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J Clin Invest. 1972 Jul;51(7):1870-8.

Splanchnic and peripheral glucose and amino acid metabolism in diabetes mellitus.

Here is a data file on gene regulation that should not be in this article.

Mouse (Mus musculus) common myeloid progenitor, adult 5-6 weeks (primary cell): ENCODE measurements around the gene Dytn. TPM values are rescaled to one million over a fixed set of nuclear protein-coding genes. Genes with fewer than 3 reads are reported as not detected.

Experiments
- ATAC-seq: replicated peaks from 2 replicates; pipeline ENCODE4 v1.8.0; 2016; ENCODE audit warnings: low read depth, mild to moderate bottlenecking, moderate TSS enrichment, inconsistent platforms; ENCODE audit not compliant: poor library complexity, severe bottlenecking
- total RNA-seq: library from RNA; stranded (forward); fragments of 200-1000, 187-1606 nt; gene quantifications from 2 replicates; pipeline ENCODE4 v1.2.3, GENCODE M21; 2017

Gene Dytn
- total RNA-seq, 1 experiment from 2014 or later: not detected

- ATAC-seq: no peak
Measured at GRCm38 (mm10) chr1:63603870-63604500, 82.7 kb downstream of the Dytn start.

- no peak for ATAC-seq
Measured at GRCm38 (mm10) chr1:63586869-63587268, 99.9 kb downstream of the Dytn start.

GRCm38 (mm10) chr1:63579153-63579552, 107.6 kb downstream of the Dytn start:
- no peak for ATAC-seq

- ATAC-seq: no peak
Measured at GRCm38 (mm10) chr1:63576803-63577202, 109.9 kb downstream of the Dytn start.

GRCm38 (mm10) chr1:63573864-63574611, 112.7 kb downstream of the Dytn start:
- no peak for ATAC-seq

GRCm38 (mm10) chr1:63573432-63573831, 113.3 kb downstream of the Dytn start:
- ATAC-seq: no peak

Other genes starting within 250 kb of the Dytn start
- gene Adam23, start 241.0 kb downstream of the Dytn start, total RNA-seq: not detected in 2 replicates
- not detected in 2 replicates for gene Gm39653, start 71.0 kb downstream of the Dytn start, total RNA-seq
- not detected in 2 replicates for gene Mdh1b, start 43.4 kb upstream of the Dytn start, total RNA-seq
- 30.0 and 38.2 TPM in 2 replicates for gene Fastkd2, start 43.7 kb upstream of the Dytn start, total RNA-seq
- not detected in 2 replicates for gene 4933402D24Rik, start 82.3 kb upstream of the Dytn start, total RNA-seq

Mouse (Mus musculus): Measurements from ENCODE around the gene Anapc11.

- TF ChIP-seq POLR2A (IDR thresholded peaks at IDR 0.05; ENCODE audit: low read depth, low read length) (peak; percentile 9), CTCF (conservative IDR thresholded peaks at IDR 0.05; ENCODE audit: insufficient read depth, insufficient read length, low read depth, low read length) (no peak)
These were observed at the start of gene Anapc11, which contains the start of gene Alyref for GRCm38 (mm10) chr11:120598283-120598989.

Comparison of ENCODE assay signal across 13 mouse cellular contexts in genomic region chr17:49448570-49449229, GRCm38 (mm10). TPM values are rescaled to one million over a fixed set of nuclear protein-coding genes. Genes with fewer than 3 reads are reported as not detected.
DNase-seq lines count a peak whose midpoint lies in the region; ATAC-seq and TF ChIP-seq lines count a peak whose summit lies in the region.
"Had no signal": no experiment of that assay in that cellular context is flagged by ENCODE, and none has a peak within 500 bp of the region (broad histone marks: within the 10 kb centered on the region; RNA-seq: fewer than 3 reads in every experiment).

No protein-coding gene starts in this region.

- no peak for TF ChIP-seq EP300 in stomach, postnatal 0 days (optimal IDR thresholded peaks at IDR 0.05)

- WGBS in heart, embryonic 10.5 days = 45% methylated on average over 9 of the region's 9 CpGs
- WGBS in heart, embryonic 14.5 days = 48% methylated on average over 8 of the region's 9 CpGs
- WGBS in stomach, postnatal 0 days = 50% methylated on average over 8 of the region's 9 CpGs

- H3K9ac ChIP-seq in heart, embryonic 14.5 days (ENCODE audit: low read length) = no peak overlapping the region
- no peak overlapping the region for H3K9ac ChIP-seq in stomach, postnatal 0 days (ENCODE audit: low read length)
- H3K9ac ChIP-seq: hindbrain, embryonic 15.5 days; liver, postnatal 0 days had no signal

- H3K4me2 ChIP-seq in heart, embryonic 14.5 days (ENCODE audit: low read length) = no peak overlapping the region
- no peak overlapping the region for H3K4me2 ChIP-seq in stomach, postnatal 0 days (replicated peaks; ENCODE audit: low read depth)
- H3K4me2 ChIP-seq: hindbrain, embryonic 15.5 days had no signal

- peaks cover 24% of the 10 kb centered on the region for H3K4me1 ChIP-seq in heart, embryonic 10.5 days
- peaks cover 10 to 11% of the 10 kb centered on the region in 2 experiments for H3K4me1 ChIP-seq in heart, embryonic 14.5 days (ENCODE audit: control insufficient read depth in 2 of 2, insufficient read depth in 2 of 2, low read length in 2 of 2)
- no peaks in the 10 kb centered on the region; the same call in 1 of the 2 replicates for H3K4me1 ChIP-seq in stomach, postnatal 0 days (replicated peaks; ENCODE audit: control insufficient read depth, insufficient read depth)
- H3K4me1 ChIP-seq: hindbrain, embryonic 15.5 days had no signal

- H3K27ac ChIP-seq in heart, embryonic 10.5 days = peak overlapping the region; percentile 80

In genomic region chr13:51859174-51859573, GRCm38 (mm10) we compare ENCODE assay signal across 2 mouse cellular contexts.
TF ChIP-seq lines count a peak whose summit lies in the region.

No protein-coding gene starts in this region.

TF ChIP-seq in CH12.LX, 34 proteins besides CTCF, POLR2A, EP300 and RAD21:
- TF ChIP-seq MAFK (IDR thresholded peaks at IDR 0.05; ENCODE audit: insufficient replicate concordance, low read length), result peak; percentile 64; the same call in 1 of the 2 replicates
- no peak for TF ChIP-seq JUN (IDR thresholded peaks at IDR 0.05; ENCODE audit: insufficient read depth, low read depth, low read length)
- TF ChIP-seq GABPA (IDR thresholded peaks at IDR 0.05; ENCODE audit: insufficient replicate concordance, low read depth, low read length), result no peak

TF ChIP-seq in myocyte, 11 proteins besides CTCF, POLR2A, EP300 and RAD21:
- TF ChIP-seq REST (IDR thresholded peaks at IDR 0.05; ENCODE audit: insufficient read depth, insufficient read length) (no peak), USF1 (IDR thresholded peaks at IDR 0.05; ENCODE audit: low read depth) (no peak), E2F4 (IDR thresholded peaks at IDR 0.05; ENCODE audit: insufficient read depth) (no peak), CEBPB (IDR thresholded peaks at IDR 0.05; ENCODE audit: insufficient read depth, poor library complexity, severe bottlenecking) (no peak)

Splanchnic and leg exchange of glucose, lactate, pyruvate, and individual plasma amino acids was studied in diabetics 24 hr after withdrawal of insulin and in healthy controls. Measurements were made in the basal postabsorptive state and during the administration of glucose at a rate of 2 mg/kg per min for 45 min. In the basal state, net splanchnic glucose production did not differ significantly between diabetics and controls. However, splanchnic uptake of alanine and other glycogenic amino acids was 1(1/2)-2 times greater in the diabetics, while lactate and pyruvate uptake was increased by 65-115%. Splanchnic uptake of these glucose precursors could account for 32% of hepatic glucose output in the diabetics, as compared to 20% in the controls. This increase in precursor uptake was a consequence of a two- to threefold increment in fractional extraction of these substrates inasmuch as arterial levels of alanine, glycine, and threonine were reduced in the diabetics, while the levels of the remaining substrates were similar in the two groups. Peripheral output of alanine and other glycogenic amino acids as reflected in arterio-femoral venous differences was similar in both groups. An elevation in arterial valine, leucine, and isoleucine was observed in the diabetics, but could not be accounted for on the basis of alterations in splanchnic or peripheral exchange of these amino acids. Administration of glucose (2 mg/kg per min) for 45 min resulted in an 80% reduction in splanchnic glucose output in controls, but failed to inhibit hepatic glucose release in the diabetics despite a twofold greater increment in arterial glucose levels. In both groups no consistent changes in arterial glucagon were observed during the infusion. It is concluded that in nonketotic diabetics (a) total splanchnic output of glucose is comparable to controls, but the relative contribution of gluconeogenesis may be increased by more than 50%; (b) accelerated splanchnic uptake of glucose precursors is a consequence of increased hepatic extraction of available substrates rather than a result of augmented substrate supply; and (c) the failure of glucose infusion to inhibit hepatic glucose output suggests that the exquisite sensitivity of the liver to the infusion of glucose in normal man is a consequence of glucose-induced insulin secretion.

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